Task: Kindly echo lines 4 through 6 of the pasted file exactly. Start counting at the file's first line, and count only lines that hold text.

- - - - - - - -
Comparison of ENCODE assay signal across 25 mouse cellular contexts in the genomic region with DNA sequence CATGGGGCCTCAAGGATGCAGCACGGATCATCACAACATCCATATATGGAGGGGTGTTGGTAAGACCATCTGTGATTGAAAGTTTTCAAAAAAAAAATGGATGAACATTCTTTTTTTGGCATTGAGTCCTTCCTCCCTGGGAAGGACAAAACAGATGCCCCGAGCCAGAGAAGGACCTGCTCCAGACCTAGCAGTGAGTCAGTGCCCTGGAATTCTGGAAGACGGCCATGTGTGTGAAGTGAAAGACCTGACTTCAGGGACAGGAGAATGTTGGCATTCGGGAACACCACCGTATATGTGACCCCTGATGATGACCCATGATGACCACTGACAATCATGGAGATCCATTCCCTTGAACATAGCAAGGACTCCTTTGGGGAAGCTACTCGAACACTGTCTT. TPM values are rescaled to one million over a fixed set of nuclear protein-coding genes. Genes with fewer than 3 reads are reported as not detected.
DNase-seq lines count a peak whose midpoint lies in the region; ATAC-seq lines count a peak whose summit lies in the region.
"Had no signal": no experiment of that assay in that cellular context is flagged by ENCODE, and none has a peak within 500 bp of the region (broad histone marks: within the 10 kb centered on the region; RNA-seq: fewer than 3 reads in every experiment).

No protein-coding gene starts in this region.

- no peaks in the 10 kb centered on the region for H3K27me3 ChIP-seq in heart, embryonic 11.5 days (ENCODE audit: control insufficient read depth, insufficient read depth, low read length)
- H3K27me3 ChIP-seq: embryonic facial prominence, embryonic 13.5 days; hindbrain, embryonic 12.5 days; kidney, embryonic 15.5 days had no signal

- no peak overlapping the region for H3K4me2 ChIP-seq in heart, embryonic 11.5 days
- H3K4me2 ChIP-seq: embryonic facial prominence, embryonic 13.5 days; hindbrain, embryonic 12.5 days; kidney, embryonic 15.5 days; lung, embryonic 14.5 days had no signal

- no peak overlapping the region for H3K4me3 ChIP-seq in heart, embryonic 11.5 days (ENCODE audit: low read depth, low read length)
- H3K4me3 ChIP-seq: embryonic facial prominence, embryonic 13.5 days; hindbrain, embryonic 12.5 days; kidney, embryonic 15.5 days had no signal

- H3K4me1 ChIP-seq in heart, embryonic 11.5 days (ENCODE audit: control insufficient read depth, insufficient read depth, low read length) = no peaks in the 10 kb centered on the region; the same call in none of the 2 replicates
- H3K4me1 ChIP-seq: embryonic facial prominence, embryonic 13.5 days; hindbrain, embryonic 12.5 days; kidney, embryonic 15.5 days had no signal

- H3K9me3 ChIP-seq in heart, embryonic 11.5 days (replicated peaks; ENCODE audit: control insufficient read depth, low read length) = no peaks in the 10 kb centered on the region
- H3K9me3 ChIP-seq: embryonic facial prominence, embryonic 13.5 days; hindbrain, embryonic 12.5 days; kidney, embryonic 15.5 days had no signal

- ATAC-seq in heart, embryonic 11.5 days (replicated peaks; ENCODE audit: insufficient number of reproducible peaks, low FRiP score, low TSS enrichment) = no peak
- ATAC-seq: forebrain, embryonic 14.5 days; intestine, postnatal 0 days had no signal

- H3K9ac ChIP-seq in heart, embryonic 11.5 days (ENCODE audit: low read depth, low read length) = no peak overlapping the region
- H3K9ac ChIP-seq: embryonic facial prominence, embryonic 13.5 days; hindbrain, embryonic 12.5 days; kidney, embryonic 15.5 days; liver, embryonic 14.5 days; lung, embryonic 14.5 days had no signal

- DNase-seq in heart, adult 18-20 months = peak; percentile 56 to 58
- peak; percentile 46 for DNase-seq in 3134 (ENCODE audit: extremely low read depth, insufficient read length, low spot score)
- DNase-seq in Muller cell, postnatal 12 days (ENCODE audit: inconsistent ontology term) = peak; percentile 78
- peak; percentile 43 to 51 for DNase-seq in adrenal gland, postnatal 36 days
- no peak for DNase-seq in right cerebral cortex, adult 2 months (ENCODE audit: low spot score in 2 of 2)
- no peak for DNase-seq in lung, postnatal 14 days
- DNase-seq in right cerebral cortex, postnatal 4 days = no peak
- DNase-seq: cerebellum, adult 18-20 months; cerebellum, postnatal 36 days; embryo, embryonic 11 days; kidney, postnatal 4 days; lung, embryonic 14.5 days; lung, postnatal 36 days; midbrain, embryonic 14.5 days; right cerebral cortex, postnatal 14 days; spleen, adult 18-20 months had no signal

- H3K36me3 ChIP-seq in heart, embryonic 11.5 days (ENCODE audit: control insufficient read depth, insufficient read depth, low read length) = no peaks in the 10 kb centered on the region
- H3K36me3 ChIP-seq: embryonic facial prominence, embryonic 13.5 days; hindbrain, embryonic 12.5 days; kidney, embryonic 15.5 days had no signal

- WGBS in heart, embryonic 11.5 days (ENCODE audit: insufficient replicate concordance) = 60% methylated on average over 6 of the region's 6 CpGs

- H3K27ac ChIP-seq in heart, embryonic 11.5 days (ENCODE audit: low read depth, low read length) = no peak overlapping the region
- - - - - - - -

No protein-coding gene starts in this region.

- no peaks in the 10 kb centered on the region for H3K27me3 ChIP-seq in heart, embryonic 11.5 days (ENCODE audit: control insufficient read depth, insufficient read depth, low read length)
- H3K27me3 ChIP-seq: embryonic facial prominence, embryonic 13.5 days; hindbrain, embryonic 12.5 days; kidney, embryonic 15.5 days had no signal